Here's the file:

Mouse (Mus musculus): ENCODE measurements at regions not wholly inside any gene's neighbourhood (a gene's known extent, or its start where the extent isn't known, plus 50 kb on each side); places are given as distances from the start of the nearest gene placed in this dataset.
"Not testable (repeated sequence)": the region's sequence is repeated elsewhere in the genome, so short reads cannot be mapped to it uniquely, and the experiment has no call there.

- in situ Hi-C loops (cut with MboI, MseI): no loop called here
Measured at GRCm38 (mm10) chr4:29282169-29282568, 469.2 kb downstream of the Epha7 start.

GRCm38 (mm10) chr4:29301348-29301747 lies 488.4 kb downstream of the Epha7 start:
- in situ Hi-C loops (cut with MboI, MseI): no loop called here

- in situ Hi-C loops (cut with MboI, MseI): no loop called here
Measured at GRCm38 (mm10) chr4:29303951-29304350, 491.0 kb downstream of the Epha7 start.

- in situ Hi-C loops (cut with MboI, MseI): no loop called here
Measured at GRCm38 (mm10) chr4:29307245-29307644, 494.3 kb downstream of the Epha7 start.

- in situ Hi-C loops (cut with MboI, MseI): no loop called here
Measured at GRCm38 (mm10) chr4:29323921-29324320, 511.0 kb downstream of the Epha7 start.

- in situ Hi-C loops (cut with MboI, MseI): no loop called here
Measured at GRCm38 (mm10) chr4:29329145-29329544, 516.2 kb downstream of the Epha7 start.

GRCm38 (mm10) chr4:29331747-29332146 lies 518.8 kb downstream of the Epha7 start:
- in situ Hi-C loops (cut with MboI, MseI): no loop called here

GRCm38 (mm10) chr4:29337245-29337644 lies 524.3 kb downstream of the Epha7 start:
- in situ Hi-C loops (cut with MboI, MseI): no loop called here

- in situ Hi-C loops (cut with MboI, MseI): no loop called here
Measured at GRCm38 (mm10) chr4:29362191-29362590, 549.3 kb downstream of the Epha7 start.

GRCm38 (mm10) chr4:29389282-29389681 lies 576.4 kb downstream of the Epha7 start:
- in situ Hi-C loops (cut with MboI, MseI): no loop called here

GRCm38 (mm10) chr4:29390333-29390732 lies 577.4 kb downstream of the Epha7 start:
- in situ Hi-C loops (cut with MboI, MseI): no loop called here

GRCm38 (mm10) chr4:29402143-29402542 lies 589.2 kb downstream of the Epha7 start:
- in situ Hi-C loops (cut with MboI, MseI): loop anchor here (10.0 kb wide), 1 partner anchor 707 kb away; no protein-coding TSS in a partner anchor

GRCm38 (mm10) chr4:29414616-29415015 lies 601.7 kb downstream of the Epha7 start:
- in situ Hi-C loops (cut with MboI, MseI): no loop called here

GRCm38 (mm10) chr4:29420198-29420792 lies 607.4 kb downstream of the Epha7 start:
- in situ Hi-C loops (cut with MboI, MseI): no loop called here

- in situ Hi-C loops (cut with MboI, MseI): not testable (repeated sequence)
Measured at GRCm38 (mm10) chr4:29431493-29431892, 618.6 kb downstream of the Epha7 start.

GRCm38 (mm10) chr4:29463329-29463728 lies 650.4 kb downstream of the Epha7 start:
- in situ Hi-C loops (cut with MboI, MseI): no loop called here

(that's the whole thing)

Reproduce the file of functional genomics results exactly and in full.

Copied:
Mouse (Mus musculus): ENCODE measurements at regions not wholly inside any gene's neighbourhood (a gene's known extent, or its start where the extent isn't known, plus 50 kb on each side); places are given as distances from the start of the nearest gene placed in this dataset.
"Not testable (repeated sequence)": the region's sequence is repeated elsewhere in the genome, so short reads cannot be mapped to it uniquely, and the experiment has no call there.

- in situ Hi-C loops (cut with MboI, MseI): no loop called here
Measured at GRCm38 (mm10) chr4:29282169-29282568, 469.2 kb downstream of the Epha7 start.

GRCm38 (mm10) chr4:29301348-29301747 lies 488.4 kb downstream of the Epha7 start:
- in situ Hi-C loops (cut with MboI, MseI): no loop called here

- in situ Hi-C loops (cut with MboI, MseI): no loop called here
Measured at GRCm38 (mm10) chr4:29303951-29304350, 491.0 kb downstream of the Epha7 start.

- in situ Hi-C loops (cut with MboI, MseI): no loop called here
Measured at GRCm38 (mm10) chr4:29307245-29307644, 494.3 kb downstream of the Epha7 start.

- in situ Hi-C loops (cut with MboI, MseI): no loop called here
Measured at GRCm38 (mm10) chr4:29323921-29324320, 511.0 kb downstream of the Epha7 start.

- in situ Hi-C loops (cut with MboI, MseI): no loop called here
Measured at GRCm38 (mm10) chr4:29329145-29329544, 516.2 kb downstream of the Epha7 start.

GRCm38 (mm10) chr4:29331747-29332146 lies 518.8 kb downstream of the Epha7 start:
- in situ Hi-C loops (cut with MboI, MseI): no loop called here

GRCm38 (mm10) chr4:29337245-29337644 lies 524.3 kb downstream of the Epha7 start:
- in situ Hi-C loops (cut with MboI, MseI): no loop called here

- in situ Hi-C loops (cut with MboI, MseI): no loop called here
Measured at GRCm38 (mm10) chr4:29362191-29362590, 549.3 kb downstream of the Epha7 start.

GRCm38 (mm10) chr4:29389282-29389681 lies 576.4 kb downstream of the Epha7 start:
- in situ Hi-C loops (cut with MboI, MseI): no loop called here

GRCm38 (mm10) chr4:29390333-29390732 lies 577.4 kb downstream of the Epha7 start:
- in situ Hi-C loops (cut with MboI, MseI): no loop called here

GRCm38 (mm10) chr4:29402143-29402542 lies 589.2 kb downstream of the Epha7 start:
- in situ Hi-C loops (cut with MboI, MseI): loop anchor here (10.0 kb wide), 1 partner anchor 707 kb away; no protein-coding TSS in a partner anchor

GRCm38 (mm10) chr4:29414616-29415015 lies 601.7 kb downstream of the Epha7 start:
- in situ Hi-C loops (cut with MboI, MseI): no loop called here

GRCm38 (mm10) chr4:29420198-29420792 lies 607.4 kb downstream of the Epha7 start:
- in situ Hi-C loops (cut with MboI, MseI): no loop called here

- in situ Hi-C loops (cut with MboI, MseI): not testable (repeated sequence)
Measured at GRCm38 (mm10) chr4:29431493-29431892, 618.6 kb downstream of the Epha7 start.

GRCm38 (mm10) chr4:29463329-29463728 lies 650.4 kb downstream of the Epha7 start:
- in situ Hi-C loops (cut with MboI, MseI): no loop called here